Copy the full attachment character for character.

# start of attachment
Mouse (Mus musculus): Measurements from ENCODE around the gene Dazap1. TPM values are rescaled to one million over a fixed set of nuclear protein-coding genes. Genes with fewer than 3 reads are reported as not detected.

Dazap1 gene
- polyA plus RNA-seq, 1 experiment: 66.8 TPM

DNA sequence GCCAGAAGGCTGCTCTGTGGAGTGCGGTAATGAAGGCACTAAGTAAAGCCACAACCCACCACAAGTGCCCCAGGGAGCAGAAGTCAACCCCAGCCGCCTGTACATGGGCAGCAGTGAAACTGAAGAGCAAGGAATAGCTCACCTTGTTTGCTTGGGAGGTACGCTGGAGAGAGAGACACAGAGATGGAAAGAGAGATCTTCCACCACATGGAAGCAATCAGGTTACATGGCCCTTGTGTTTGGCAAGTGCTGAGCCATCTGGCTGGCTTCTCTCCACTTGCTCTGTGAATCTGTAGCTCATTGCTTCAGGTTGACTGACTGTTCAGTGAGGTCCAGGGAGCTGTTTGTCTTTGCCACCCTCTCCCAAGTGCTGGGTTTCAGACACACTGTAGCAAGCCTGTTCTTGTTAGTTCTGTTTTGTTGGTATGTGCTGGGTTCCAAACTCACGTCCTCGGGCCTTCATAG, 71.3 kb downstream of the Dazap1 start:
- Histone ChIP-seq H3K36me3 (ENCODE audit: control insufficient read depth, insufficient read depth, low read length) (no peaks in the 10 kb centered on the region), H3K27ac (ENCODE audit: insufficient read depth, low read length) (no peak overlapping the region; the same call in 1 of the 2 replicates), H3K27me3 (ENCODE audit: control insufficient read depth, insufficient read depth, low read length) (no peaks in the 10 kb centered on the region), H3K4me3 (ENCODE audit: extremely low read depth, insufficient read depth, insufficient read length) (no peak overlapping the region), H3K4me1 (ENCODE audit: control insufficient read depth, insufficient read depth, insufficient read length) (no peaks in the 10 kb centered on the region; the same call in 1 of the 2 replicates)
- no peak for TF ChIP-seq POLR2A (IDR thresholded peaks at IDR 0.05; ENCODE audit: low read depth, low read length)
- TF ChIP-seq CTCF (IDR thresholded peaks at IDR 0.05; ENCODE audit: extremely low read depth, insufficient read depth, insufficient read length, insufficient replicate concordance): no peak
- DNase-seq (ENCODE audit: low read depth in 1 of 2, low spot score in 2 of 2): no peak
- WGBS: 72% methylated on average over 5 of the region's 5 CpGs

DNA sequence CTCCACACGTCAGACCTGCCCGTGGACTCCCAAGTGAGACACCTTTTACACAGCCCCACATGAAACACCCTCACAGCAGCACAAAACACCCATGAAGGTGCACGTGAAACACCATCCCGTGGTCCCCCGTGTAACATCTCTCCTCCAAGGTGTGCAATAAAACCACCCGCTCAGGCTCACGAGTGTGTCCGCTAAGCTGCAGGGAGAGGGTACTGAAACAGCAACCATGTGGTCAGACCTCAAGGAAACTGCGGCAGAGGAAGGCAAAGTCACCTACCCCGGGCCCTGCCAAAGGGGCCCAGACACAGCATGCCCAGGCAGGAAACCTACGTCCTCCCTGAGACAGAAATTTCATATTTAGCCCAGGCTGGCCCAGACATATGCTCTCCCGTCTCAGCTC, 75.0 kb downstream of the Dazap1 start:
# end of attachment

Mouse (Mus musculus): Measurements from ENCODE around the gene Dazap1. TPM values are rescaled to one million over a fixed set of nuclear protein-coding genes. Genes with fewer than 3 reads are reported as not detected.

Dazap1 gene
- polyA plus RNA-seq, 1 experiment: 66.8 TPM

DNA sequence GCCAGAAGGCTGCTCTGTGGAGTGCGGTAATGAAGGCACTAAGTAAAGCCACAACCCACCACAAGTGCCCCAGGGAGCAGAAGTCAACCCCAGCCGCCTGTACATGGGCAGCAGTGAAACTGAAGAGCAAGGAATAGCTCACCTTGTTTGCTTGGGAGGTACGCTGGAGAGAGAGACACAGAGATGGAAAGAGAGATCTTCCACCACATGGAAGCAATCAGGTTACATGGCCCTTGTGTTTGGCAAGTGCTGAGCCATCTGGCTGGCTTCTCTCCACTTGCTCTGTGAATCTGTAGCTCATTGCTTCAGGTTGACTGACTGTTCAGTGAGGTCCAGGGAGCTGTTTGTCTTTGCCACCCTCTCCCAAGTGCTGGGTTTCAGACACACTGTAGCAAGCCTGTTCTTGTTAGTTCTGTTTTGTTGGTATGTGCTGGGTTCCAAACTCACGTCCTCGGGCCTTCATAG, 71.3 kb downstream of the Dazap1 start:
- Histone ChIP-seq H3K36me3 (ENCODE audit: control insufficient read depth, insufficient read depth, low read length) (no peaks in the 10 kb centered on the region), H3K27ac (ENCODE audit: insufficient read depth, low read length) (no peak overlapping the region; the same call in 1 of the 2 replicates), H3K27me3 (ENCODE audit: control insufficient read depth, insufficient read depth, low read length) (no peaks in the 10 kb centered on the region), H3K4me3 (ENCODE audit: extremely low read depth, insufficient read depth, insufficient read length) (no peak overlapping the region), H3K4me1 (ENCODE audit: control insufficient read depth, insufficient read depth, insufficient read length) (no peaks in the 10 kb centered on the region; the same call in 1 of the 2 replicates)
- no peak for TF ChIP-seq POLR2A (IDR thresholded peaks at IDR 0.05; ENCODE audit: low read depth, low read length)
- TF ChIP-seq CTCF (IDR thresholded peaks at IDR 0.05; ENCODE audit: extremely low read depth, insufficient read depth, insufficient read length, insufficient replicate concordance): no peak
- DNase-seq (ENCODE audit: low read depth in 1 of 2, low spot score in 2 of 2): no peak
- WGBS: 72% methylated on average over 5 of the region's 5 CpGs

DNA sequence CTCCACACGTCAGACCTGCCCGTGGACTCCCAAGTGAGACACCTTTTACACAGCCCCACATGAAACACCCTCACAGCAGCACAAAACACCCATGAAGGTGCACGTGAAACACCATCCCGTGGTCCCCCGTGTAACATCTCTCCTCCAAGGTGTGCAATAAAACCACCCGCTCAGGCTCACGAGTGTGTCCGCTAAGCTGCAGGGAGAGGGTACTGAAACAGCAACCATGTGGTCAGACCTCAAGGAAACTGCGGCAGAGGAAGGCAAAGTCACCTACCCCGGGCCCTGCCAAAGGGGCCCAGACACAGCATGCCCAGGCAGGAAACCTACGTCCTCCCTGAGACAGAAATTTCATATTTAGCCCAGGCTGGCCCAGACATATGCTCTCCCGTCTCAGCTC, 75.0 kb downstream of the Dazap1 start: